Country: "We've got to raise £10m to buy it because that's what it's worth - the money-grabbing seller told us so it must be true ..."
It's only some greasepaint on an old bit of sailcloth. Either take it for the nation as it's of historical value and "it's ours because it's a picture of Queeny", or tell the seller to get stuffed and offer them sixpence as a starting bid.
I can't get £15k from the Lottery for a popular, totally voluntary educational outreach programme for 25000 people over 10 years, just watch them cough up a £5m donation for this ... Perhaps it can share vault space with the Churchill Papers to save money?
It seems to me that the collaborative team have launched a two stage rocket. Hell, loads of amateurs do that every week around the world.
If there was a scramjet ignition or other test then that would be news but, at the moment, "A small, high speed sounding rocket was launched by the Aussies" is about as far as it goes ...
Only ywo hours before, El Reg published an article bemoaning the prospects for Comp Sci grads and blaming the quality of courses ...
Now that there are yet another 800 staff on the job seeking circuit, isn't there a clue there somewhere?
Ooh ... hibernation chambers ...
Pack the pulse rifles, Alien here we come!
Given the connection method used by telecoms companies, why can't we 'auto report this call' - even 'we do not have the number' ones - with a button on the handset or something? The operator would at least be able to scrape some caller info from the call set up information to accumulate as evidence.
What's quite worrying is that 6million+ connected calls only generated 200+ complaints. Surely that says it's too difficult to report them? Or is it that Mr Telecom operator takes a cut per call so it's not in their interest to provide an easy method of preventing/reporting such calls?
I went for a visit many years ago. It was great fun but I remember one thing - hitting the sheep/cattle grid at the entrance at only about 4mph and the car rattling so hard it ejected the CD and broke the main dashboard mountings! The woman showing us around said "Oh yes, it is vicious but it still doesn't keep the sheep out." :-)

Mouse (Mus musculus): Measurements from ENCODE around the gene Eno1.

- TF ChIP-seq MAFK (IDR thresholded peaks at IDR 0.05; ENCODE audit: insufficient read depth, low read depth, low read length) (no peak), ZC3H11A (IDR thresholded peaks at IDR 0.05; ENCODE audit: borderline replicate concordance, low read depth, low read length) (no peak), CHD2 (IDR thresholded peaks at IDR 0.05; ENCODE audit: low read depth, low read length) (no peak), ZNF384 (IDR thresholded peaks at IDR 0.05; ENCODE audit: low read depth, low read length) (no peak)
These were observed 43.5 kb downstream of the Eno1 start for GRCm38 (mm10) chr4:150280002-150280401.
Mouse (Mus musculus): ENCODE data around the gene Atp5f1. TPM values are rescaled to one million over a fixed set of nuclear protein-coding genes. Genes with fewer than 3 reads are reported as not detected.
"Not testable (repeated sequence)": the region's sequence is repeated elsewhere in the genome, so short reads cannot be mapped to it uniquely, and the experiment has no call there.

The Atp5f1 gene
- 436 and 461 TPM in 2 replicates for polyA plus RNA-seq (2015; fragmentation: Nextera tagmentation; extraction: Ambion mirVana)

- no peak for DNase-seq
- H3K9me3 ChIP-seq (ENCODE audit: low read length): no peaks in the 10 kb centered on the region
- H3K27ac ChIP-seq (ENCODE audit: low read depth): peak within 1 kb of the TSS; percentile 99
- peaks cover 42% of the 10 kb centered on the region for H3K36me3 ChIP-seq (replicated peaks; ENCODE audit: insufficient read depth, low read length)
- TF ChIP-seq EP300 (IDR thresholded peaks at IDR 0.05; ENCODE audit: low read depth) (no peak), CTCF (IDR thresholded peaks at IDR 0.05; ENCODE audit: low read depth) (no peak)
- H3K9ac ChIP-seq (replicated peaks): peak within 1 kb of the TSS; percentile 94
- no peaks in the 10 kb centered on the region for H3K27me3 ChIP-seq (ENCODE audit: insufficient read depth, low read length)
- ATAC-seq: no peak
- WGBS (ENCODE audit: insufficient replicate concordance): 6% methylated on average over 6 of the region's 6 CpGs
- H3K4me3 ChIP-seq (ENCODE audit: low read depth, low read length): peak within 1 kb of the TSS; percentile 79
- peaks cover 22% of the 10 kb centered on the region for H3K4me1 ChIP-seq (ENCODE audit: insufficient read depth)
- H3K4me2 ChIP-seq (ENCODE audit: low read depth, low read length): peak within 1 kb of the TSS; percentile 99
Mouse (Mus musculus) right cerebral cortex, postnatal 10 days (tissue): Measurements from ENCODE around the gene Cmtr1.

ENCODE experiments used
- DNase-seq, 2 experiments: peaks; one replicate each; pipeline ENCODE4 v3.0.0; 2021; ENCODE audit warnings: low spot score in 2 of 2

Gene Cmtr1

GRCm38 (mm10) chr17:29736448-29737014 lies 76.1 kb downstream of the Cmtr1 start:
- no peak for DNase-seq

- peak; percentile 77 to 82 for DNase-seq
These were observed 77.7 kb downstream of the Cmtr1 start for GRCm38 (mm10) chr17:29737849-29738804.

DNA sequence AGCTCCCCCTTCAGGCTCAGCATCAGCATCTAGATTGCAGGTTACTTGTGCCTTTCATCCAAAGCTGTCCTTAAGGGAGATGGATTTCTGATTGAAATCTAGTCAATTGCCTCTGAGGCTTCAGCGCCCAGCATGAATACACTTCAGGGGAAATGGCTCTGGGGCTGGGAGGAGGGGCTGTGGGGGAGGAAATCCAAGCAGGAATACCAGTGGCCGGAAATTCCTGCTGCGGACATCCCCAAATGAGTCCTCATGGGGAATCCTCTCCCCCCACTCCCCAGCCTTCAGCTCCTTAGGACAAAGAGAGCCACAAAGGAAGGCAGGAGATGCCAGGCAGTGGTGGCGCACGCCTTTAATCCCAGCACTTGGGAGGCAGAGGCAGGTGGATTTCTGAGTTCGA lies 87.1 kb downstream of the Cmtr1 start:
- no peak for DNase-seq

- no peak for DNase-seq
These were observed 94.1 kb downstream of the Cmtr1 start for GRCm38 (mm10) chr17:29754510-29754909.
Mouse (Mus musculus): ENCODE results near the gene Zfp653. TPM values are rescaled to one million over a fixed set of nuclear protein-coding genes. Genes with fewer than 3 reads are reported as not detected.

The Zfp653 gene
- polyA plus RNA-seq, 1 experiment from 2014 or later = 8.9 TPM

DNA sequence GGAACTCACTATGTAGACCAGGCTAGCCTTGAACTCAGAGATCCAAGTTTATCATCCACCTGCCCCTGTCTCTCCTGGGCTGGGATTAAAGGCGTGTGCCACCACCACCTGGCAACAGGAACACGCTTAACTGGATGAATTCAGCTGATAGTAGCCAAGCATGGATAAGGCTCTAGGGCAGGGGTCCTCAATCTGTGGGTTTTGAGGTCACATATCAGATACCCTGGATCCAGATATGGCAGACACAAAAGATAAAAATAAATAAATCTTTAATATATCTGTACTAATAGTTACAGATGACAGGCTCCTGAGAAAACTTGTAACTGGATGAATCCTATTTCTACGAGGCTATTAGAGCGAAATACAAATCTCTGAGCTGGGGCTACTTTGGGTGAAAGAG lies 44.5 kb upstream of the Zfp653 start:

Surely it is the Data Controller who should be taken to task for allowing access? This was not a breach of security but misuse of data by the data controller. Therefore the data controller will be subject to the relevant fines/prison sentence as defined in the law ... won't he/she/they?
Anyone point me at how you use reflectivity and infrared absorbance/emission to estimate planetary size?
I'm no archeologist but what do you use an axe for, even that you've spent time polishing, when the scale shows only a 5mm edge? How small was the shaft - a twig perhaps? How did you physically tie it on? Even ye olde hand axes had cutting edges inches across for the dismembering of ye even older hairy bison,or felling of ye ancient great Eucalyptus or whatever ... Perhaps they were cave-cabinet makers producing fine dovetails?
Looks more like the basalt equivalent of a sharpened flint flake knife to me (held between the fingers to cut meat, skin etc) ... but I'm no expert.
and, as there's "no veneer in 'ere", there's no risk of catching veneerial disease ...
Yes you do need a small telescope to see this event and at least 60x magnification therefore:
Yes it's potentially dangerous.
Yes you could potentially be blinded.
Yes you could be knocked down by a bus tomorrow.
But no, none of this 'dangerous stuff' will happen with a bit of care and common sense. Safe solar viewing info is all over the web and both white light solar filters and the *correct* filter medium to make diy filters are available quite widely. No need for anything expensive - £20 will get you enough "Baader Solar Film 5.0" and cornflake packets to make several filters and you can use the filter all summer ...
Watching stuff on a screen is never as interesting as seeing it happening in front of you.
If you're worried then NASA is a great option but it need not be dangerous to watch it live yourself.
Be sensible, be safe, enjoy it.
Sorry, silly me, for a minute I thought the slowest said 43Mb throughput!
... haahaahaa ... haaaahaaa hee
Doctor Doctor! I think I've just developed rural broadband hysteria ...